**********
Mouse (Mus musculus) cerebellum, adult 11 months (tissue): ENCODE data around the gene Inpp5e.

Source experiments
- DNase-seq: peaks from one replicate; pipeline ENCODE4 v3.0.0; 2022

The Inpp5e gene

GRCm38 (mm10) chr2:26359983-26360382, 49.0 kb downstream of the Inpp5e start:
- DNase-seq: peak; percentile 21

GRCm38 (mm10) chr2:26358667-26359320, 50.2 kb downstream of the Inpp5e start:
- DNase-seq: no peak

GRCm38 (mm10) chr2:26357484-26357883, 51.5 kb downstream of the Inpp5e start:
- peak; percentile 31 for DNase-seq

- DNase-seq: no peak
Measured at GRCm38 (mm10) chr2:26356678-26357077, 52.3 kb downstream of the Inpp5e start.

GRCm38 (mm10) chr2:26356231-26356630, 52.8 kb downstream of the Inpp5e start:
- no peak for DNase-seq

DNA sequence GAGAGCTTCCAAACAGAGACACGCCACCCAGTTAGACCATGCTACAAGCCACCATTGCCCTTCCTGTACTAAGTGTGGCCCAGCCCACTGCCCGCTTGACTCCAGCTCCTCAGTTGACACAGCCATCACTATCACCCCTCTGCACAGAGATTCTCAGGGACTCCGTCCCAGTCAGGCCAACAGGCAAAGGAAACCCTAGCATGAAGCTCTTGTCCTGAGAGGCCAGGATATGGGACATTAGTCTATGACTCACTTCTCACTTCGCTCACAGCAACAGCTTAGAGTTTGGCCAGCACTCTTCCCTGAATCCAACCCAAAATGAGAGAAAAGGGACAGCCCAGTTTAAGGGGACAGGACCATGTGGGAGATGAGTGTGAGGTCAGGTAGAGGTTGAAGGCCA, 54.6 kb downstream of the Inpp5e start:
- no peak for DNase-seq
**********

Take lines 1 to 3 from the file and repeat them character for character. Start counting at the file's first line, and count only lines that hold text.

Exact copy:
Mouse (Mus musculus) cerebellum, adult 11 months (tissue): ENCODE data around the gene Inpp5e.

Source experiments
- DNase-seq: peaks from one replicate; pipeline ENCODE4 v3.0.0; 2022